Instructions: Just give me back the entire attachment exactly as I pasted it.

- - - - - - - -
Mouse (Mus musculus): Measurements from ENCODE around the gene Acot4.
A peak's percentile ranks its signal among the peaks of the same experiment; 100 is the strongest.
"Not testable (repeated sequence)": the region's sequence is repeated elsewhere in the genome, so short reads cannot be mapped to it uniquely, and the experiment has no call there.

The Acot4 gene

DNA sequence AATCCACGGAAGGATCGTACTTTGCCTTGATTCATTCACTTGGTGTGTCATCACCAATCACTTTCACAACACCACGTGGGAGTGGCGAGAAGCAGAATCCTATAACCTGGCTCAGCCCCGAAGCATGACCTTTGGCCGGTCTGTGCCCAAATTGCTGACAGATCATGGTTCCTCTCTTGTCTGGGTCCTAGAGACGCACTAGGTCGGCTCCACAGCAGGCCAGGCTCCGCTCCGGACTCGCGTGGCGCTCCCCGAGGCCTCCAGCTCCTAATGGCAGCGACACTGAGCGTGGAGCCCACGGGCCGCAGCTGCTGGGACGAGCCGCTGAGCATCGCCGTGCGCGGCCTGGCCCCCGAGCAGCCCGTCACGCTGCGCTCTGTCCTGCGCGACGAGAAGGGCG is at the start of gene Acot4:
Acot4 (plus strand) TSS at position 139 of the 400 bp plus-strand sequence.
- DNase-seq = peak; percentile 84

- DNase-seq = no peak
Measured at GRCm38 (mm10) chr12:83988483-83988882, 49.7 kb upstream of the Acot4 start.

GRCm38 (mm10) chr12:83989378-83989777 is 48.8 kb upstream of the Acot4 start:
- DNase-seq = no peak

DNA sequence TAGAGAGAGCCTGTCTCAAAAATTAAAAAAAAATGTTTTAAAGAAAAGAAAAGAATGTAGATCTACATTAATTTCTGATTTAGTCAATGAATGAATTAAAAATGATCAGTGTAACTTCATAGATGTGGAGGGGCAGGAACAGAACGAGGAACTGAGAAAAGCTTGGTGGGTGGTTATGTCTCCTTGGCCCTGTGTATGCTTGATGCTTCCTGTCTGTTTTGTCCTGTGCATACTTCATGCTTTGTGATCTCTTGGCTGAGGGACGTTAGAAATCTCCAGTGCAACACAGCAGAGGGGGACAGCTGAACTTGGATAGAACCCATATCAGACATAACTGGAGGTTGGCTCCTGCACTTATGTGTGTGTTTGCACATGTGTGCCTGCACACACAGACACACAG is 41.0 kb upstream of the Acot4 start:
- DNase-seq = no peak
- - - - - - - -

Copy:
Mouse (Mus musculus): Measurements from ENCODE around the gene Acot4.
A peak's percentile ranks its signal among the peaks of the same experiment; 100 is the strongest.
"Not testable (repeated sequence)": the region's sequence is repeated elsewhere in the genome, so short reads cannot be mapped to it uniquely, and the experiment has no call there.

The Acot4 gene

DNA sequence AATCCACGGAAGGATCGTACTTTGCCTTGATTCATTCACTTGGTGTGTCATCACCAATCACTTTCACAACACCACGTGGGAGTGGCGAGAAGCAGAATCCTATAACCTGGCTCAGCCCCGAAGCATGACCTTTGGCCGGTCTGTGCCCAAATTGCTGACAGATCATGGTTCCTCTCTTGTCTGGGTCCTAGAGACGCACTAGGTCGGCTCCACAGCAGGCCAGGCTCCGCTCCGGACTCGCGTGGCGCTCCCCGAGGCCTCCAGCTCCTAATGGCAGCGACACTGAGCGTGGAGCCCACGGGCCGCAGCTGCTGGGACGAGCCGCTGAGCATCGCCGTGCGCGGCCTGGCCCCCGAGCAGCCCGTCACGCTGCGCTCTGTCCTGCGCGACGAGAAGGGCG is at the start of gene Acot4:
Acot4 (plus strand) TSS at position 139 of the 400 bp plus-strand sequence.
- DNase-seq = peak; percentile 84

- DNase-seq = no peak
Measured at GRCm38 (mm10) chr12:83988483-83988882, 49.7 kb upstream of the Acot4 start.

GRCm38 (mm10) chr12:83989378-83989777 is 48.8 kb upstream of the Acot4 start:
- DNase-seq = no peak

DNA sequence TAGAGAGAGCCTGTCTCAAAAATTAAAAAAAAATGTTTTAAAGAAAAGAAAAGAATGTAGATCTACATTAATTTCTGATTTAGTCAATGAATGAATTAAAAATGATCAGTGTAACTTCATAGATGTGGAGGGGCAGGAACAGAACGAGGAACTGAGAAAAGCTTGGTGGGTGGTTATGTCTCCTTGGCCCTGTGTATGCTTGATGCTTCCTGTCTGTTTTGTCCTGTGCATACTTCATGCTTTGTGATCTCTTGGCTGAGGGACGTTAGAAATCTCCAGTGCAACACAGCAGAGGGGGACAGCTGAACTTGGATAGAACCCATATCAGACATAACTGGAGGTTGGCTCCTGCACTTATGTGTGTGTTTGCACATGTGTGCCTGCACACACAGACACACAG is 41.0 kb upstream of the Acot4 start:
- DNase-seq = no peak